A component in mushrooms showed promise in helping ”reset” people from depression. However, experts say don’t start eating them as a treatment.

A compound commonly found in “magic mushrooms” may work some magic on patients struggling with depression.

A study out of Imperial College London recently touted the benefits of psilocybin, the psychoactive compound found naturally in the mushrooms.

However, don’t go thinking you should consume the mushroom to thwart off depression.

Psilocybin is only one of the compounds found in the illegal fungi.

In patients who did not experience success with traditional treatments, the compound was found to improve their conditions for up to five weeks after treatment.

Researchers of the paper published in Scientific Reports said the psychedelic compound can hit the “reset button” on brain circuits that contribute to depression.

Researching the psychedelic compound is nothing new.

Dr. George Greer, medical director at Heffter Research Institute in New Mexico, is part of an organization that studies psilocybin to treat cancer, addiction, and other ailments.

He explained that this therapy includes giving patients pure psilocybin, synthesized in a facility approved by the U.S. Food and Drug Administration (FDA).

“Patients are not given ‘magic mushrooms,’ which contain variable amounts of psilocybin,” he pointed out.

Greer told Healthline that the compound is the focus of research at several universities.

The final phase III trials are set to begin next year.

In the study out of Imperial College London, 19 patients took 2 doses of psilocybin, a week apart.

Each patient had two brain scans following each dose.

Then, researchers looked at their brains using two imaging methods.

The scientists found that there was a reduction in blood flow to certain areas of the brain linked to emotional processing, stress, and fear.

The scientists also reported more stability in another area of the brain associated with depression.

Dr. Robin Carhart-Harris, the lead author of the study and the head of psychedelic research at Imperial College London, said the compound could be a viable alternative to antidepressants, which mute emotions and have side effects that include sexual dysfunction.

“They work in a different way to antidepressants and that’s one of the reasons they really could be a solution for depression,” he told Healthline.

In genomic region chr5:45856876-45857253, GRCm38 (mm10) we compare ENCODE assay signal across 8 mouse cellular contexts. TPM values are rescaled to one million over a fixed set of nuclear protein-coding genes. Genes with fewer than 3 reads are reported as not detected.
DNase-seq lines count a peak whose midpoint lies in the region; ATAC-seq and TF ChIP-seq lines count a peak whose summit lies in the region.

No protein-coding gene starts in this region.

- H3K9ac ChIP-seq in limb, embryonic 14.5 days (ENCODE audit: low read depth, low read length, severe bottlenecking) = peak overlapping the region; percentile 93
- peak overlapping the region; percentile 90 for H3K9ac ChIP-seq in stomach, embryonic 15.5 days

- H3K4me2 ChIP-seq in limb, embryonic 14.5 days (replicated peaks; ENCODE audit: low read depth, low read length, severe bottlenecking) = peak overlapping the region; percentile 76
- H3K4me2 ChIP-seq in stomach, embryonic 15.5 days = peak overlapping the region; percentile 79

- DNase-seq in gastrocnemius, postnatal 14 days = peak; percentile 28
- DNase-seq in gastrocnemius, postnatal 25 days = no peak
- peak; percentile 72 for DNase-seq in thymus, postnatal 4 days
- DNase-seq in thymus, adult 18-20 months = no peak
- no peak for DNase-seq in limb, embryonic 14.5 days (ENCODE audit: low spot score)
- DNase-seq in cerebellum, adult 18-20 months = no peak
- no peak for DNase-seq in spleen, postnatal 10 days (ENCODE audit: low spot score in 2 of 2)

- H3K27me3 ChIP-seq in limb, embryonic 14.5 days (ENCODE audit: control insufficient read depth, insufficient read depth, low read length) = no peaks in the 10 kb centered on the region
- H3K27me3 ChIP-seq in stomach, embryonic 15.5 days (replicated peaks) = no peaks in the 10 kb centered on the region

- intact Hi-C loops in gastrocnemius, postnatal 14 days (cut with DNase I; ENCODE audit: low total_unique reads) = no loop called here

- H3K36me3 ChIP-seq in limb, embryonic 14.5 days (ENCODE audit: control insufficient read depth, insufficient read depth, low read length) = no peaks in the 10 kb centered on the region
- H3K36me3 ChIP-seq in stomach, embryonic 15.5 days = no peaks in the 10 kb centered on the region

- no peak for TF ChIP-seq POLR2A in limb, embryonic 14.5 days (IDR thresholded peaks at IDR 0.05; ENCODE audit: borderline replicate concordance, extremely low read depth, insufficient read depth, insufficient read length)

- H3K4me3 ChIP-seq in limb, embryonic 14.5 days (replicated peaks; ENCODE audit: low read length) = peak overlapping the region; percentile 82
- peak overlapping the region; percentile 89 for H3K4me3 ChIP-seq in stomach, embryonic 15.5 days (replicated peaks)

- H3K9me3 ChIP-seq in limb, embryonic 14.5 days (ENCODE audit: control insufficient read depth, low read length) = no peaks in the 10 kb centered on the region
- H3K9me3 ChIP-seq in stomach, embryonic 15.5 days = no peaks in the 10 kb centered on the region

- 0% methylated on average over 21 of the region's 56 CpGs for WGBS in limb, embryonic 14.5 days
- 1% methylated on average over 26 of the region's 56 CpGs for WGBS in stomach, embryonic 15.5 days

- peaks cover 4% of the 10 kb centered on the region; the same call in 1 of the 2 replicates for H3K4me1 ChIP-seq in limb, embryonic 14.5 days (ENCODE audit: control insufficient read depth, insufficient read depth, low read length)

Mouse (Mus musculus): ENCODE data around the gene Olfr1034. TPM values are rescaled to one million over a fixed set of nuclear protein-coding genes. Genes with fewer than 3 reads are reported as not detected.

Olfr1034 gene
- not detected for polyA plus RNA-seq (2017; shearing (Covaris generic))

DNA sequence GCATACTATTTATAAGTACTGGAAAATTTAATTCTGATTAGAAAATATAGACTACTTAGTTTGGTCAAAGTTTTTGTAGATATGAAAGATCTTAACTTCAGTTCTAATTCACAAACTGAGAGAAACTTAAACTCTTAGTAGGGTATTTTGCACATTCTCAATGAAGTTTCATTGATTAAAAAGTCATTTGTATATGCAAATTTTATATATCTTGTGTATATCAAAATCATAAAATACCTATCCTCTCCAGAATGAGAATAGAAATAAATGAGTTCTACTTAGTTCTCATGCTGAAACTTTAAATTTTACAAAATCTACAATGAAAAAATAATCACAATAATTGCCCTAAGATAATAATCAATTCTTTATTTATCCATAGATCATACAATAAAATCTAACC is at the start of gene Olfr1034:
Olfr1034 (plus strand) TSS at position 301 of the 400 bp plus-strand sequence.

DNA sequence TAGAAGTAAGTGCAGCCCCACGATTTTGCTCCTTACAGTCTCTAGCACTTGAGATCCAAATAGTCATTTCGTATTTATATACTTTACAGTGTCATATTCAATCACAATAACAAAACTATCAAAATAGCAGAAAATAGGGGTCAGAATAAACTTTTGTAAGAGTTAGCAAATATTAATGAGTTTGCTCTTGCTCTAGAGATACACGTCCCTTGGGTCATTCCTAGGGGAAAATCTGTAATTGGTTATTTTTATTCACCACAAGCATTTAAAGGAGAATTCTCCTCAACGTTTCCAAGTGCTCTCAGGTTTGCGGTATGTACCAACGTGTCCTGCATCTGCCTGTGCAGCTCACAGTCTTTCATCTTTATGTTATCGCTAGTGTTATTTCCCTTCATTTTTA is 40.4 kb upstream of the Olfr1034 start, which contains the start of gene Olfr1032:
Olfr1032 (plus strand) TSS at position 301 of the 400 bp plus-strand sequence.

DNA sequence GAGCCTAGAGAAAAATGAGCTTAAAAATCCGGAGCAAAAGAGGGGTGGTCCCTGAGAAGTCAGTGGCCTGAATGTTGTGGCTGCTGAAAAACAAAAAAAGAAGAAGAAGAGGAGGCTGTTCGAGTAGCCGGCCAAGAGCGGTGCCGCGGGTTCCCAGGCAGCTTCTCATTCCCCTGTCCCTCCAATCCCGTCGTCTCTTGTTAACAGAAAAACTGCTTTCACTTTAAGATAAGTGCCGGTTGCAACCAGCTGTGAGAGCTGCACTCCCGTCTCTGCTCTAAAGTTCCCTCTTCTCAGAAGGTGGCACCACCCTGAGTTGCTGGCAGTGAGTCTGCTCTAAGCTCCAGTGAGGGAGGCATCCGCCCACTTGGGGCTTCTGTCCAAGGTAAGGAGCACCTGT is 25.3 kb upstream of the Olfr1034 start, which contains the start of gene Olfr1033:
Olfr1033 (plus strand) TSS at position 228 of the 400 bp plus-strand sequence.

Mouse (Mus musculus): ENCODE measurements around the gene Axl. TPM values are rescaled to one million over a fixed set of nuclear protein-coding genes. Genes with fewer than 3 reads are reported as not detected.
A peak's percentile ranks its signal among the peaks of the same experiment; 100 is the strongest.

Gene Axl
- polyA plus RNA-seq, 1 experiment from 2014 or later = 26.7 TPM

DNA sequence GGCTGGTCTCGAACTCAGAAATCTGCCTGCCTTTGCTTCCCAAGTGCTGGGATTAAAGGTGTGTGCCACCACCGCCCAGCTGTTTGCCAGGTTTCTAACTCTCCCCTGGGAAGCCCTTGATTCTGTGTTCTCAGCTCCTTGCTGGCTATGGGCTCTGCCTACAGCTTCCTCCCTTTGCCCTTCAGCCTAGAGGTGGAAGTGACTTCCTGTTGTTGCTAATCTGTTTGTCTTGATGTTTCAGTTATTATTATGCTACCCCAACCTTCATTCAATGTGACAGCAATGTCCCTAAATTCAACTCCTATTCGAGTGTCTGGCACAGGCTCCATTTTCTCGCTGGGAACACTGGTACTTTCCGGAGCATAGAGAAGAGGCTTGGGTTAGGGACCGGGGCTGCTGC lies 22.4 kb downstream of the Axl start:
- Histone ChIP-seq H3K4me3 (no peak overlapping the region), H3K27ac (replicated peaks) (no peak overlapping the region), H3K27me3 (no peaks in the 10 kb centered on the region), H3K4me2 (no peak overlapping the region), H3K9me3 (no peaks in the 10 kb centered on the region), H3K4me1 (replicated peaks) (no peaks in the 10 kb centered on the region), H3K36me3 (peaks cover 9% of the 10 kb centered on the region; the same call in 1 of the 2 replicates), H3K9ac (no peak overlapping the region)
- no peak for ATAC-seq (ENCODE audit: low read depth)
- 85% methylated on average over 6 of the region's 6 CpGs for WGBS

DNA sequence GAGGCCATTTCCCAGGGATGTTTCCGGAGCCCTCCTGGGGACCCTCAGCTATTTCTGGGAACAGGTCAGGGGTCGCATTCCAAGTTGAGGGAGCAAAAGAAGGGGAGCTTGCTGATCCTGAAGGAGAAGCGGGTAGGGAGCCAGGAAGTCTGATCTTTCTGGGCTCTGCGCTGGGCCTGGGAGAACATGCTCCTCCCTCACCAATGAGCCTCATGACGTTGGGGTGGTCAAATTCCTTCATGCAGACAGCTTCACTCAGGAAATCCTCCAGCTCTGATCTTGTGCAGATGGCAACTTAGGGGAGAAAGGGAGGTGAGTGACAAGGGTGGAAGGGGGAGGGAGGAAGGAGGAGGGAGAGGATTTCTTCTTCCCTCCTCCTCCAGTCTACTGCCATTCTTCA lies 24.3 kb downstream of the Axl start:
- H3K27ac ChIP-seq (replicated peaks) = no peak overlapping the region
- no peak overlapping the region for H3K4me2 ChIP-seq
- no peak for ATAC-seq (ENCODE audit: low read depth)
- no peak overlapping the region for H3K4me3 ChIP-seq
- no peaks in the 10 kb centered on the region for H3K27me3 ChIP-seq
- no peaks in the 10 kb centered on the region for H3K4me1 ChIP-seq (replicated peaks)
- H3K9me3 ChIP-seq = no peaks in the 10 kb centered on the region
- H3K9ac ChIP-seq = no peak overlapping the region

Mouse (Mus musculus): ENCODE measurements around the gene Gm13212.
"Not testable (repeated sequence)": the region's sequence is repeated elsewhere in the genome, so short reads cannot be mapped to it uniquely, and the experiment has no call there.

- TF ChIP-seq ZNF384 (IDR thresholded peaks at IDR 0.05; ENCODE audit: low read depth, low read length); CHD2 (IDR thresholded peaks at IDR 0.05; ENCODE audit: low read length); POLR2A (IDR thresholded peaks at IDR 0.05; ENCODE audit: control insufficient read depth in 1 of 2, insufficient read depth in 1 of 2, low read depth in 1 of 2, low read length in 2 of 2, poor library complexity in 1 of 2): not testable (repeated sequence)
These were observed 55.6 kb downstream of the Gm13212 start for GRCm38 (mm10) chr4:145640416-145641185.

Additionally, psilocybin doesn’t need to be taken daily the way antidepressants must be administered.

Carhart-Harris also said it could be a first course of action for those suffering from depression.

“I don’t see the logic in why people have to try antidepressants first, particularly if psilocybin is more appealing to people, or if they don’t want to take antidepressants at all, for whatever reason,” he explained.

Brad Burge, a spokesperson for the Multidisciplinary Association for Psychedelic Studies (MAPS) in California, added that psychedelics are being studied to treat multiple diseases and conditions.

His group is assessing 3,4-methylenedioxymethamphetamine (MDMA) and MDMA-assisted psychotherapy as a treatment for post-traumatic stress disorder (PTSD).

MDMA is a compound sometimes found in drugs such as Ecstasy, but it is not the same thing as the street drug. MAPS does not sponsor psilocybin research, Burge noted.

“We currently expect that MDMA will be approved for use in combination with psychotherapy for PTSD by 2021,” Burge added.

Phase III trials on using psilocybin as a treatment for anxiety may also be happening soon, Burge said.

Burge said the medical community largely recognizes psychedelics as a potential treatment option for medical conditions.

“Those medical professionals and policymakers who don’t yet recognize the potential value that psychedelic compounds hold for the treatment of mental illness are right to be skeptical, and we encourage them to wait for the results of the upcoming Phase III trials,” he said.

“People should not try to self-medicate, as these treatments are not yet FDA-approved,” noted Dr. David Feifel, a psychiatry professor at the University of California, San Diego.

He said psychedelic treatments are “currently not an option their doctors can offer, unless they are enrolled in a research study.”